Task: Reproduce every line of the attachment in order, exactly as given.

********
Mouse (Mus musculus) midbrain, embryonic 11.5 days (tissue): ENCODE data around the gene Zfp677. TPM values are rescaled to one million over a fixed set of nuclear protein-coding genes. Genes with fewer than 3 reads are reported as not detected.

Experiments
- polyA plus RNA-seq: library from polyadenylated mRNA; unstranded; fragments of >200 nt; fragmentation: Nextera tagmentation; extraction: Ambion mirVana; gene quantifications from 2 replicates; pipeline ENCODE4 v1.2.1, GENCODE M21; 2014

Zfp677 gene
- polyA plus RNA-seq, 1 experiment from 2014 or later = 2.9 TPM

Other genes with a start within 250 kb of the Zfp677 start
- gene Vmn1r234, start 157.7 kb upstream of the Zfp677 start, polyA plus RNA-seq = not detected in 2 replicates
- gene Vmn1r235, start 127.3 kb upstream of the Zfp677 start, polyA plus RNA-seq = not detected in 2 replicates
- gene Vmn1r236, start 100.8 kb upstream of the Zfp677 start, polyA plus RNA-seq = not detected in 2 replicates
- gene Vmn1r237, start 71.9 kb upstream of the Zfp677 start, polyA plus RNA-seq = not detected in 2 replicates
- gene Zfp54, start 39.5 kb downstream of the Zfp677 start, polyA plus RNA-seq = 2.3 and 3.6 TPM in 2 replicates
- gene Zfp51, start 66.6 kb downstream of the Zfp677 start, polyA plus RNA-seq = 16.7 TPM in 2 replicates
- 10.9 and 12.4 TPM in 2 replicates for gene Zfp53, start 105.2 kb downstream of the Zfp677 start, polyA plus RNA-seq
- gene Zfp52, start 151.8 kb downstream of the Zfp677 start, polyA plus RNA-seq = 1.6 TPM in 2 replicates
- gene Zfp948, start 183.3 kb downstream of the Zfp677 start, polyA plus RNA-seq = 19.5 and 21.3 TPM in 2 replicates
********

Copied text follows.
Mouse (Mus musculus) midbrain, embryonic 11.5 days (tissue): ENCODE data around the gene Zfp677. TPM values are rescaled to one million over a fixed set of nuclear protein-coding genes. Genes with fewer than 3 reads are reported as not detected.

Experiments
- polyA plus RNA-seq: library from polyadenylated mRNA; unstranded; fragments of >200 nt; fragmentation: Nextera tagmentation; extraction: Ambion mirVana; gene quantifications from 2 replicates; pipeline ENCODE4 v1.2.1, GENCODE M21; 2014

Zfp677 gene
- polyA plus RNA-seq, 1 experiment from 2014 or later = 2.9 TPM

Other genes with a start within 250 kb of the Zfp677 start
- gene Vmn1r234, start 157.7 kb upstream of the Zfp677 start, polyA plus RNA-seq = not detected in 2 replicates
- gene Vmn1r235, start 127.3 kb upstream of the Zfp677 start, polyA plus RNA-seq = not detected in 2 replicates
- gene Vmn1r236, start 100.8 kb upstream of the Zfp677 start, polyA plus RNA-seq = not detected in 2 replicates
- gene Vmn1r237, start 71.9 kb upstream of the Zfp677 start, polyA plus RNA-seq = not detected in 2 replicates
- gene Zfp54, start 39.5 kb downstream of the Zfp677 start, polyA plus RNA-seq = 2.3 and 3.6 TPM in 2 replicates
- gene Zfp51, start 66.6 kb downstream of the Zfp677 start, polyA plus RNA-seq = 16.7 TPM in 2 replicates
- 10.9 and 12.4 TPM in 2 replicates for gene Zfp53, start 105.2 kb downstream of the Zfp677 start, polyA plus RNA-seq
- gene Zfp52, start 151.8 kb downstream of the Zfp677 start, polyA plus RNA-seq = 1.6 TPM in 2 replicates
- gene Zfp948, start 183.3 kb downstream of the Zfp677 start, polyA plus RNA-seq = 19.5 and 21.3 TPM in 2 replicates